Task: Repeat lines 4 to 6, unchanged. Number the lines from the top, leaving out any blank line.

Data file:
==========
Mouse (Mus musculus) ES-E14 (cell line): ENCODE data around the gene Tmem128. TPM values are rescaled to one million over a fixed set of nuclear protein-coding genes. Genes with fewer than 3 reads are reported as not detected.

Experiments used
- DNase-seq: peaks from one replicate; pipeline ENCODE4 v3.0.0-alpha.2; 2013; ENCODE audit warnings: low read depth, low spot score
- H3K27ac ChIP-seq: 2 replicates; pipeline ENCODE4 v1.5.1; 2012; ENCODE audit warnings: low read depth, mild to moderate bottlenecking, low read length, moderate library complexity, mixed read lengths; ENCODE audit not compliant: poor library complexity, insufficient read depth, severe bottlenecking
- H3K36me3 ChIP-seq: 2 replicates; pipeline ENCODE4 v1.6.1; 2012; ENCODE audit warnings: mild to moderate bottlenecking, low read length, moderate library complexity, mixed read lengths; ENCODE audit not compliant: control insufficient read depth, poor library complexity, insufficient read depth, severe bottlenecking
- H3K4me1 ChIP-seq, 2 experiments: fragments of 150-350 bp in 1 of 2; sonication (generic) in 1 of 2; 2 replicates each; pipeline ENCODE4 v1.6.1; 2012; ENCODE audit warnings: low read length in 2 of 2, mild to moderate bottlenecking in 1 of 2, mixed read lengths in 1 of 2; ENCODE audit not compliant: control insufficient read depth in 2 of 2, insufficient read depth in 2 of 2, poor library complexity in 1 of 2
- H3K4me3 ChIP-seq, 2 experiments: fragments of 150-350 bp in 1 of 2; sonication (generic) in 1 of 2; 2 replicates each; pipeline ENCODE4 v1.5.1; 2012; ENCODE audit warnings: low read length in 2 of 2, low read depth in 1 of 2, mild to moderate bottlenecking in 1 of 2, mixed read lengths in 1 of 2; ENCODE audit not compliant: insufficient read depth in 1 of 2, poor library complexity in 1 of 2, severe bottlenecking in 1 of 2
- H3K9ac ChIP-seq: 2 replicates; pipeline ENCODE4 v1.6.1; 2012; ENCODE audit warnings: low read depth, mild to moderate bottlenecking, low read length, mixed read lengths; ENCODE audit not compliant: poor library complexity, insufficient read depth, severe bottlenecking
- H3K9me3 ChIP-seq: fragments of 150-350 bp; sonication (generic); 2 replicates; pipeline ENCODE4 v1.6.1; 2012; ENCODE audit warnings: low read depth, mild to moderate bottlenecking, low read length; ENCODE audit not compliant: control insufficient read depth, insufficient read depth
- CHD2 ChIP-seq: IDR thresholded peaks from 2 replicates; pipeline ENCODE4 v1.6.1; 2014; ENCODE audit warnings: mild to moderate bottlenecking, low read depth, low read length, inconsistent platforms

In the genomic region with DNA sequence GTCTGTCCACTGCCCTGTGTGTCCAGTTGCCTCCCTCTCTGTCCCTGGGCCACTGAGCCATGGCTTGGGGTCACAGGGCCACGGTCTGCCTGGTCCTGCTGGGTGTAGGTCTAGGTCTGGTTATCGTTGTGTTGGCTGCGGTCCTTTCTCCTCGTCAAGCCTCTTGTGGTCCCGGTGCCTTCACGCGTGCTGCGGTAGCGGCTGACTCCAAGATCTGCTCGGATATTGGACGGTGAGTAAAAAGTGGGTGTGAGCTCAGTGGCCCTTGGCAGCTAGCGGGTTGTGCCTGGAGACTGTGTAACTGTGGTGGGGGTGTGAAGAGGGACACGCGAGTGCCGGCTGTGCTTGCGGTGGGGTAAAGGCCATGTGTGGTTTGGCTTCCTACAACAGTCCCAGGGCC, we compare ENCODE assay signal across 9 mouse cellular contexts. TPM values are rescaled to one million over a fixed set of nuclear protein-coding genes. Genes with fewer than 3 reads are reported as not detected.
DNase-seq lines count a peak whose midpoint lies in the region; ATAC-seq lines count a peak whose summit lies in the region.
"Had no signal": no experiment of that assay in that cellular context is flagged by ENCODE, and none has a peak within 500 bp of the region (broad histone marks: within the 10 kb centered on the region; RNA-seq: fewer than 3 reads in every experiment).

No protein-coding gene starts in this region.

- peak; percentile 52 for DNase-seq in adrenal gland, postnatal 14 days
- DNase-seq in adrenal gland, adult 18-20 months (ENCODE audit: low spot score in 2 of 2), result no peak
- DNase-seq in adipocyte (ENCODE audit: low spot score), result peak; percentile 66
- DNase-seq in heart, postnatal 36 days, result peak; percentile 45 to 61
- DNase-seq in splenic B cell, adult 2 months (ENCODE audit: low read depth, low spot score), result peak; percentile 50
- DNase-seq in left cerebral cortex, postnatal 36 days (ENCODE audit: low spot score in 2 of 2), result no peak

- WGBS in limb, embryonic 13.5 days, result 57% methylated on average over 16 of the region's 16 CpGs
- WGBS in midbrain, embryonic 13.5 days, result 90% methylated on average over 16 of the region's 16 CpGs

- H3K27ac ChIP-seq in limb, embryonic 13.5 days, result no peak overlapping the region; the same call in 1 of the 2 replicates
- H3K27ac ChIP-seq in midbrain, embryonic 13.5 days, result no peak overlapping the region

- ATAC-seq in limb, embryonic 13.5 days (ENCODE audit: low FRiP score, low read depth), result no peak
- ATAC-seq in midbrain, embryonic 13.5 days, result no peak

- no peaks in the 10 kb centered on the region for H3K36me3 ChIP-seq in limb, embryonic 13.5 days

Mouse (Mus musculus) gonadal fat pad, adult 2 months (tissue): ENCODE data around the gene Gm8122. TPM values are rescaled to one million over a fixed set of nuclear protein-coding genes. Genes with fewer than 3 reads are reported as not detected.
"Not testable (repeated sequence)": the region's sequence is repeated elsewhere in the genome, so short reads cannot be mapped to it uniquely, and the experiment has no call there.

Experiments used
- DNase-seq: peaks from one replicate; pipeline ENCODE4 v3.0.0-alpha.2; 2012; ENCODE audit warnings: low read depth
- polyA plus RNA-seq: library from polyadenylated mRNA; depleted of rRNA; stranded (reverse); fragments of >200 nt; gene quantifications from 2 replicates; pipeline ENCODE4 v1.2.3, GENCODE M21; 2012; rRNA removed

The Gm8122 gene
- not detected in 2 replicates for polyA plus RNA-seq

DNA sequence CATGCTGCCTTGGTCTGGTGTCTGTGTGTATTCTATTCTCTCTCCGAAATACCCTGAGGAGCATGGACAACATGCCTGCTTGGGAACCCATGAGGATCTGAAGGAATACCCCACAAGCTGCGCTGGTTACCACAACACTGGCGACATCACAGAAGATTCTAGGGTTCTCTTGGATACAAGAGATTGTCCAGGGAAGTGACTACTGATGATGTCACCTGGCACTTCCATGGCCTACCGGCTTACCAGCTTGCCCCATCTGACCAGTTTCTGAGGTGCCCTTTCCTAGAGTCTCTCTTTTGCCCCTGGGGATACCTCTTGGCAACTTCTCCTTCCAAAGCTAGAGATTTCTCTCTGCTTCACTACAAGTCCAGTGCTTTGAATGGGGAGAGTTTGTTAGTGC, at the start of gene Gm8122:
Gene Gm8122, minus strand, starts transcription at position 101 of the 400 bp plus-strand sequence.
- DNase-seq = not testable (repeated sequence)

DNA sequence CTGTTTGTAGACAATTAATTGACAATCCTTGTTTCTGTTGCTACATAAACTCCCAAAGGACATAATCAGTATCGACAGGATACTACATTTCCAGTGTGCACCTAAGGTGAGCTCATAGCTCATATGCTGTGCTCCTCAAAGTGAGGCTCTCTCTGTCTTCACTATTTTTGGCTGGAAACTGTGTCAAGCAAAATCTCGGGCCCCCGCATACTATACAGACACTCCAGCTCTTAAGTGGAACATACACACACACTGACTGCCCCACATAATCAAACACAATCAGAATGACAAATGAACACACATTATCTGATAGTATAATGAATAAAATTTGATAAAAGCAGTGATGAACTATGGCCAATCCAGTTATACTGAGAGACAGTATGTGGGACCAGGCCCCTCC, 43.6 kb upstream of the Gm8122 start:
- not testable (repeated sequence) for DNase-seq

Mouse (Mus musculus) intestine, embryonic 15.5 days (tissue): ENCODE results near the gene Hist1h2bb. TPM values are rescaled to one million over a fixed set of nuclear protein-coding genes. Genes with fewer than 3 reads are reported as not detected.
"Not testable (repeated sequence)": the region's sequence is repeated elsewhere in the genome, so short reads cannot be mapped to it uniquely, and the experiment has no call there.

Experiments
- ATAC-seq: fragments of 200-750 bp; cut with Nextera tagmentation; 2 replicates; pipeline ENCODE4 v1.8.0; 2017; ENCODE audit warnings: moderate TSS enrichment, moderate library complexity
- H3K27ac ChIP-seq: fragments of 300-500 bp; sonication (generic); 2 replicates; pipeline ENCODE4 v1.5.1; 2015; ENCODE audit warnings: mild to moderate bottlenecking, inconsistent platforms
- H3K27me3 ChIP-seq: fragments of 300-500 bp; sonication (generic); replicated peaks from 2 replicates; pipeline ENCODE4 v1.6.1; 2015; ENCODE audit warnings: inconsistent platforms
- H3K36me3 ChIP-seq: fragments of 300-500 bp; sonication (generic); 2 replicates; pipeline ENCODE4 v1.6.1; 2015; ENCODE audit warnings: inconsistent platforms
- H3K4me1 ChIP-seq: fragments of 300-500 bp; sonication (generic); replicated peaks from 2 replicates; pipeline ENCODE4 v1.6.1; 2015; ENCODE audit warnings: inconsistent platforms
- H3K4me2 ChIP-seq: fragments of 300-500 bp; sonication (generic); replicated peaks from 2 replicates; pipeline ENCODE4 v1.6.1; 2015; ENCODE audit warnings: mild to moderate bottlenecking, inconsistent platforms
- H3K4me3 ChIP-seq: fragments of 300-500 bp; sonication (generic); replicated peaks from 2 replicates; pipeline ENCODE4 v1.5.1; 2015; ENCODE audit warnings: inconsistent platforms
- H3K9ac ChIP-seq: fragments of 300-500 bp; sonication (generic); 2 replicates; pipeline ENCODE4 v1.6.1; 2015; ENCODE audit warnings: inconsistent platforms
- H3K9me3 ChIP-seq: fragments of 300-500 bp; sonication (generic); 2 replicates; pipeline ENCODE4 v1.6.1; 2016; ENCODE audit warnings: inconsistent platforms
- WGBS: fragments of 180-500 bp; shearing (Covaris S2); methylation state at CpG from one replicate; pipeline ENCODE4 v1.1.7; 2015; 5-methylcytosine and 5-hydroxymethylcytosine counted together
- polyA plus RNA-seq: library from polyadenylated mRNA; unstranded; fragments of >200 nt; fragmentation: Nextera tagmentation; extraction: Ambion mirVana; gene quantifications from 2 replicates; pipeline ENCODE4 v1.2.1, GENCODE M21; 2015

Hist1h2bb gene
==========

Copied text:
- H3K27ac ChIP-seq: 2 replicates; pipeline ENCODE4 v1.5.1; 2012; ENCODE audit warnings: low read depth, mild to moderate bottlenecking, low read length, moderate library complexity, mixed read lengths; ENCODE audit not compliant: poor library complexity, insufficient read depth, severe bottlenecking
- H3K36me3 ChIP-seq: 2 replicates; pipeline ENCODE4 v1.6.1; 2012; ENCODE audit warnings: mild to moderate bottlenecking, low read length, moderate library complexity, mixed read lengths; ENCODE audit not compliant: control insufficient read depth, poor library complexity, insufficient read depth, severe bottlenecking
- H3K4me1 ChIP-seq, 2 experiments: fragments of 150-350 bp in 1 of 2; sonication (generic) in 1 of 2; 2 replicates each; pipeline ENCODE4 v1.6.1; 2012; ENCODE audit warnings: low read length in 2 of 2, mild to moderate bottlenecking in 1 of 2, mixed read lengths in 1 of 2; ENCODE audit not compliant: control insufficient read depth in 2 of 2, insufficient read depth in 2 of 2, poor library complexity in 1 of 2